Jill Harrington Nichols’ exploration of nature is intrinsic to her practice. Nichols’ paintings range from small observational studies to large composite works that play with space and mathematics. Jill is best known for her extraordinary understanding and handling of color. While painting the landscape Jill had a vision whereby space was broken into pyramidal fractals. Everything in view was a stream of three-dimensional triangles. This understanding provided her a visual measure with which to express the time-space continuum in her work. Land and water fell away as her focus turned toward clouds on metal. On a visit to a scrap yard Nichols found an eight-foot by three-foot piece of copper. This proved perfect for catching the deep space and time of the Carina Nebula. Employing geometry, she transformed a Hubble Space telescope image into what many consider to be an abstract painting, ‘Phi’, now a part of the Vatican permanent art collection.
Nichols’ sense of color and composition was developed over the course of many years as a commercial artist. She earned her BS in Journalism, Advertising at the University of Colorado, Boulder. In 2000, she set her focus to painting, at first training at the Art Students League in NYC and going on to earn her MFA in painting at Western Connecticut State University.
She is represented in the permanent collections of the Vatican Observatory Museum, University of Connecticut Health Center, Yale Medical Center, and former FBI Director James Comey. She is an adjunct professor of art at the University of New Haven and conducts international painting workshops. Her next workshop will be in Italy, July 2020, click here to find out more.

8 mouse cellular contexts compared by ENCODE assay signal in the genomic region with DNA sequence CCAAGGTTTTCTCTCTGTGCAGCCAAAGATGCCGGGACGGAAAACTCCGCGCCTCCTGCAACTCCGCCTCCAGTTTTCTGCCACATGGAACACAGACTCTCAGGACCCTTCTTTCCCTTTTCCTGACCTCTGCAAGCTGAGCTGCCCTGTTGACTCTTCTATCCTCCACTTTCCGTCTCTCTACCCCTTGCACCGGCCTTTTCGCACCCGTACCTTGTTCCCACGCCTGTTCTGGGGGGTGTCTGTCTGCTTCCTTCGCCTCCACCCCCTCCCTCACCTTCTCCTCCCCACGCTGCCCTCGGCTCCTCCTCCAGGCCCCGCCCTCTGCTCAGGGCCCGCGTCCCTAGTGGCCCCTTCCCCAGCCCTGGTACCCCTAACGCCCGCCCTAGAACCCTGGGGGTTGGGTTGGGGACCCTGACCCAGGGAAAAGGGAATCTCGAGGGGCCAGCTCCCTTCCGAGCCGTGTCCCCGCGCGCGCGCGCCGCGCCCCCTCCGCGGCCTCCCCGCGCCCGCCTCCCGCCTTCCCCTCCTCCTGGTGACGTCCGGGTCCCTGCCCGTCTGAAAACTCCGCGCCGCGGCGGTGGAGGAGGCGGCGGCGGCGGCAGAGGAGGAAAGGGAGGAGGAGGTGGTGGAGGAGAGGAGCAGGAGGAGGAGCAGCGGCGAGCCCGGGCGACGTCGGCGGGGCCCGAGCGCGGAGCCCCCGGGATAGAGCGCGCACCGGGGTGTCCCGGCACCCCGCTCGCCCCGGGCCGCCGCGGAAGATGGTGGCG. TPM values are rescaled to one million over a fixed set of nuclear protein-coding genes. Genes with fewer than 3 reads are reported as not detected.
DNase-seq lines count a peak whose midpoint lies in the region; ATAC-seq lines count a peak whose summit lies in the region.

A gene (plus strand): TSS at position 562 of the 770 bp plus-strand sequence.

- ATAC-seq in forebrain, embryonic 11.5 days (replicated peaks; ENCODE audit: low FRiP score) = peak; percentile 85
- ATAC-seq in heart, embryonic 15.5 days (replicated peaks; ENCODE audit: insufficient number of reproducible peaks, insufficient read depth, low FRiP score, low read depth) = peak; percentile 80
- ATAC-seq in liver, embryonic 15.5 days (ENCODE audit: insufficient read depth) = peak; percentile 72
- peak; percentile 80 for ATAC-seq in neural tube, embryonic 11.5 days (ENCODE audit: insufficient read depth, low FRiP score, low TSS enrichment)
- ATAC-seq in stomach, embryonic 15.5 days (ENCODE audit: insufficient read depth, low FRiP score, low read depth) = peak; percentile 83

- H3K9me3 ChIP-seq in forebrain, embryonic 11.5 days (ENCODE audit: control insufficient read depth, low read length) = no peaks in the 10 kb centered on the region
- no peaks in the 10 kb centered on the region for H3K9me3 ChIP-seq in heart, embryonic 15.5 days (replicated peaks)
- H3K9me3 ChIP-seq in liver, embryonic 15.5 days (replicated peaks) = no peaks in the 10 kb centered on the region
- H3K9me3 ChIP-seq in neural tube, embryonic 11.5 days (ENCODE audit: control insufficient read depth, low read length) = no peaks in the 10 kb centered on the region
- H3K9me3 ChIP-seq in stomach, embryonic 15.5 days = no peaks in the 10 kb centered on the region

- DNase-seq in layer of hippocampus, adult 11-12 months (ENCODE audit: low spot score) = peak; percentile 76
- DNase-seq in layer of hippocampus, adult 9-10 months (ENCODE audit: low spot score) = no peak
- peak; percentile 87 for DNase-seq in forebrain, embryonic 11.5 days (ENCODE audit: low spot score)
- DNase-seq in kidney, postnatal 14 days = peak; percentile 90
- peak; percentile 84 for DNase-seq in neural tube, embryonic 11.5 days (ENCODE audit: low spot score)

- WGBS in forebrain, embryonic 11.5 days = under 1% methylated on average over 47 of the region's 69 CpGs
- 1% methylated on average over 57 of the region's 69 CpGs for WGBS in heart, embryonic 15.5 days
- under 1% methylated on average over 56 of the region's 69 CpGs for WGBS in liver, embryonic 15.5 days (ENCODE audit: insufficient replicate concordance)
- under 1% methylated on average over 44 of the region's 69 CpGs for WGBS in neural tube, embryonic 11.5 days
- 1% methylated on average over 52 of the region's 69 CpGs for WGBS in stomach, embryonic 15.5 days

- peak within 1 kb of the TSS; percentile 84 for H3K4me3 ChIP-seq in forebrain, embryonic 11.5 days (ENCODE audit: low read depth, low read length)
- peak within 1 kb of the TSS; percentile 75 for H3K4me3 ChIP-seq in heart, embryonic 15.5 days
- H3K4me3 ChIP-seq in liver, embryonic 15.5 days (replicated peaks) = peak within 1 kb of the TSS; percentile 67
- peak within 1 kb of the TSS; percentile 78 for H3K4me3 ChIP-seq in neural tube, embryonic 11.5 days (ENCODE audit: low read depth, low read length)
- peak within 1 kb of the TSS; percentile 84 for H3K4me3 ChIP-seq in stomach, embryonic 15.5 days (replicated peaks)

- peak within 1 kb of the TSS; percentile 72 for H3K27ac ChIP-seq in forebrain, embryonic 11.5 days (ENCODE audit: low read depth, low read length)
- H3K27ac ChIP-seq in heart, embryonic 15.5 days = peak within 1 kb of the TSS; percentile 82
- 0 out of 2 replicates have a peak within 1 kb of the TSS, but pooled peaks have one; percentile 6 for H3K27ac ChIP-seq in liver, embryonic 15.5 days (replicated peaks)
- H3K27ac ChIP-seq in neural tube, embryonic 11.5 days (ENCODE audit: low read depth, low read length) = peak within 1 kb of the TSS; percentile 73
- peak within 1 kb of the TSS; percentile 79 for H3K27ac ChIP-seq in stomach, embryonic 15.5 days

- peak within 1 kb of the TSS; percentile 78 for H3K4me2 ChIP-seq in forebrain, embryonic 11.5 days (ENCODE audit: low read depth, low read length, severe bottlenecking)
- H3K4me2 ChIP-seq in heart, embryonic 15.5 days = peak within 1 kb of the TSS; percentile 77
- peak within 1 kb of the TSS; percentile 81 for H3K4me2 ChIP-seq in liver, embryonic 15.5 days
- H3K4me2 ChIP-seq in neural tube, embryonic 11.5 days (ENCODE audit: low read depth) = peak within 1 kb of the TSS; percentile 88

“Painting is an act of abstraction, and one could go further and say that all of life is an abstraction. That it is ambiguous. We are always trying to find order out of chaos, form out of the formless. Attempting to label and categorize — so that we can have a hold on what we consider ‘reality’. So that we can recognize a tree for example and can communicate to one another that this tree exists. When one stops to really look at the tree however it ceases to be a tree and becomes an abstraction of shapes and color.
My painting is poetry, a lyrical composition of color and light infused with a profound reverence for nature. When I am painting, I am in the moment, thoroughly present and enraptured. I experience a sense of peace, as well as an urgency to capture and share the moment. It is a privilege to paint. Working through the melancholy of impermanence, skirting the shadows and embracing a particular time and place set along the infinite in a slip knot; enveloping the invisible birdsong, grasping a flint of light reflected off the water, enfolding the luminous cloud as it undulates through a harmony of color, often gone before the brush even touches paint. Inadvertently documenting the vanishing. All the while sensing glimpses of truth only revealed to the soul. Echoes reverberating from the surface of the canvas like a sonar in search of its return signal.”
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